Bulimia Nervosa is a psychological and severe life-threatening eating disorder described by the ingestion of an abnormally large amount of food in short time period, followed by an attempt to avoid gaining weight by purging what was consumed.
Bulimia Nervosa comes from a Greek word meaning ravenous hunger. The word defines the helplessness of an individual.Bulimia is also a mental health disorder that causes a cycle of health concerns. You may experience depression, anxiety, or obsessive-compulsive behaviors. Moodiness and irritability may occur due to lack of vitamins or behaviors that come along with bulimia. For example, constant monitoring of food and weight can become an obsession.

Are you not able to control or resist urself while eating? Is that the desire for more eating keep you engage everytime  or you are hiding yourself from others and filling your BIG BELLY BAG!!!. If you are really undergoing through such habits then you need to worry somehow it can be the sign of the eating disorder BULIMIA NERVOSA.You definitely need medical help….

Based on the DSM-5, the major  diagnostic requirements for bulimia nervosa are:

Repeated episodes of binge eating. An bout of bingeing is seen as a both of the next:

Eating, in a discrete period of time (e.g. within any 2-hour period), some food that is certainly bigger than most people would eat throughout a similar time period and under similar circumstances.
A feeling of insufficient control overeating through the episode (e.g. a sense that one cannot cease eating or control what or how much you are eating).
Recurrent improper compensatory behavior to be able to prevent putting on weight, such as self-induced vomiting, misuse of laxatives, diuretics, or other medications, fasting, or extreme exercise.
The bingeing and inappropriate compensatory behaviors both occur, typically, at least one time weekly for 90 days.
Self-evaluation is influenced by body form and weight unduly.


Psychology Facts

If we talk about Bulimia Nervosa we can see an individual exhibits many symptoms and affect an individual physically , psychologically as well as emotionally.


Bulimia nervosa is an eating disorder that’s described as a destructive pattern of eating and purging to control weight. Two of the most prominent behaviors of bulimia are bingeing (eating a lot of food) and purging (self-induced vomiting), but bulimia encompasses so much more than that. It can also take a tremendous emotional toll and lead to severe, life-threatening conditions.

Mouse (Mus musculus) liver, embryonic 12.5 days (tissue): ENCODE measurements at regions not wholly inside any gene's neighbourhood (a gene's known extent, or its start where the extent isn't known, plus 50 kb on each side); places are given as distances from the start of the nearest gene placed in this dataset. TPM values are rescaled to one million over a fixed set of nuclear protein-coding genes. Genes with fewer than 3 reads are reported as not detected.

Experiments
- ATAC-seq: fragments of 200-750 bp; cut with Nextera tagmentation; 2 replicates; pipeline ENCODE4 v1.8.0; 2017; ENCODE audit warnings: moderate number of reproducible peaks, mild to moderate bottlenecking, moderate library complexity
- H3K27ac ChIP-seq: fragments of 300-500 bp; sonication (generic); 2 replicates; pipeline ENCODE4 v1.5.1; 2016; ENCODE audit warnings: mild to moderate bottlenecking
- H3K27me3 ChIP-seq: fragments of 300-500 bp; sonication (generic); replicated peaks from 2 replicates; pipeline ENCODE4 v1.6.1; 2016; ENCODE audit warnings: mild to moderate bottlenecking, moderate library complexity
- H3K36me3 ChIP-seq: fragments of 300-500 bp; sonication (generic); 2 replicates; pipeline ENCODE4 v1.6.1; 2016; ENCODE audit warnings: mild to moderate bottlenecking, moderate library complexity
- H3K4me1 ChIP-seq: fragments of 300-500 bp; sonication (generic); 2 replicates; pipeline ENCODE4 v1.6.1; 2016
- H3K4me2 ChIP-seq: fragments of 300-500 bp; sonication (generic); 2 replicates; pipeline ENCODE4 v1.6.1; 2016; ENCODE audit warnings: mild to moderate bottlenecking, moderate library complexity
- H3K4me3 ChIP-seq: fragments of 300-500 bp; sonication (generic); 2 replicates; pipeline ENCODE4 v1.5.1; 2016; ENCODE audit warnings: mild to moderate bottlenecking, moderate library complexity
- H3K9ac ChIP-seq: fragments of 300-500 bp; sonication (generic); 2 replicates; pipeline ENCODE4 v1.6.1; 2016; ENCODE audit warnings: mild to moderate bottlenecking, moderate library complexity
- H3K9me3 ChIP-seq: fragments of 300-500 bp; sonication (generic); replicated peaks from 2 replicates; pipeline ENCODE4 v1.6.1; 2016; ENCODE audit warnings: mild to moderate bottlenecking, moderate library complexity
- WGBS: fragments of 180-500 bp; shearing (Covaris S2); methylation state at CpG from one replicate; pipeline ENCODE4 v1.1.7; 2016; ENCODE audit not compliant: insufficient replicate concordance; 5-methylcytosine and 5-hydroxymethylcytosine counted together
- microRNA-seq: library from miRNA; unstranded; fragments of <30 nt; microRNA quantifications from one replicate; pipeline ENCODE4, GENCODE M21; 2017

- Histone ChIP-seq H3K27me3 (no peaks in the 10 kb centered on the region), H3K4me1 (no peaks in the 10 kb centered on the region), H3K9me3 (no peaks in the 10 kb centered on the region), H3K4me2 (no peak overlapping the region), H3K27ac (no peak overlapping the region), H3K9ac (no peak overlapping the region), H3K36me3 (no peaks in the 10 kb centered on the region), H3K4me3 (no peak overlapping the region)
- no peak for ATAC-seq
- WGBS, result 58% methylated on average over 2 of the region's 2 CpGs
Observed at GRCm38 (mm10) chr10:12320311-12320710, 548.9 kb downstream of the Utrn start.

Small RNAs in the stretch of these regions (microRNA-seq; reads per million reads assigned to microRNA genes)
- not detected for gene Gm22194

A sore throat, stomach pain, or both may be the first obvious physical side effects of bulimia. As the disorder progresses, chronic self-induced vomiting can cause a variety of symptoms in the digestive tract, beginning at the mouth. Over time, the high acid content of vomit can damage teeth and cause enamel erosion, tooth sensitivity, and gum disease.

Bulimia Nervosa is basically of two types:

Purging type 

This type of bulimia nervosa accounts for the majority of cases of those suffering from this eating disorder. In this form, individuals will regularly engage in self-induced vomiting or abuse of laxatives, diuretics, or enemas after a period of bingeing.

Binge eating

Binge eating involves eating a very large amount of food within a relatively short period of time (e.g. within two hours) and also feeling a sense of loss of control while eating (e.g. feeling unable to stop yourself from eating.

Bulimia Signs & Symptoms
An individual suffering from Bulimia Nervosa may reveal several signs and symptoms, many which are the direct result of self-induced vomiting or other forms of purging, especially if the binge/purge cycle is repeated several times a week and/or day.

Physical signs and symptoms of this eating disorder are:

Physical symptoms of weight gain

Constant weight fluctuations.
Electrolyte imbalances, which can result in cardiac arrhythmia, cardiac arrest, or ultimately death.
Broken blood vessels within the eyes.
Enlarged glands in the neck and under the jaw line.
Oral trauma, such as lacerations in the lining of the mouth or throat from repetitive vomiting.
Chronic dehydration.

Psychological Signs of Bulimia Nervosa                                                     psychological symptoms
Preoccupation with eating, food, body shape and weight
Sensitivity to comments relating to food, weight, body shape or exercise
Low self esteem and feelings of shame, self loathing or guilt, particularly after eating
Having a distorted body image (e.g. seeing themselves as overweight even if they are in a healthy weight range for their age and height)

Obsession with food and need for control

Emotional and behavioral symptoms of Bulimia Nervosa


Appears uncomfortable eating around others
Develops food rituals (e.g. eats only a particular food or food group [e.g. condiments], excessive chewing, doesn’t allow foods to touch)
Skips meals or takes small portions of food at regular meals

Evidence of binge eating (e.g. disappearance or hoarding of food)
Vomiting or using laxatives, enemas, appetite suppressants or diuretics
Eating in private and avoiding meals with other people
Anti social behavior, spending more and more time alone

Causes of Bulimia

The exact cause of bulimia nervosa is currently unknown; though it is thought that multiple factors contribute to the development of this eating disorder, including genetic, environmental, psychological, and cultural influences. Some of the main causes for bulimia include:

Stressful transitions or life changes       poor selfesteem
History of abuse or trauma
Negative body image
Poor self-esteem


Bulimia Treatment

Since negative body image and poor self-esteem are often the underlying factors at the root of bulimia, it is important that therapy is integrated into the recovery process. Treatment for bulimia nervosa usually includes:

Discontinuing the binge-purge pattern: The initial phase of treatment for bulimia nervosa involves breaking this harmful circuit and rebuilding normal eating behaviors.It will enhance your confidence level.
Woman struggling with bulimia should improve negative thoughts: The next phase of bulimia treatment concentrates on recognizing and changing irrational beliefs about weight, body shape, and dieting.The irrelevant thoughts can further build up negativity.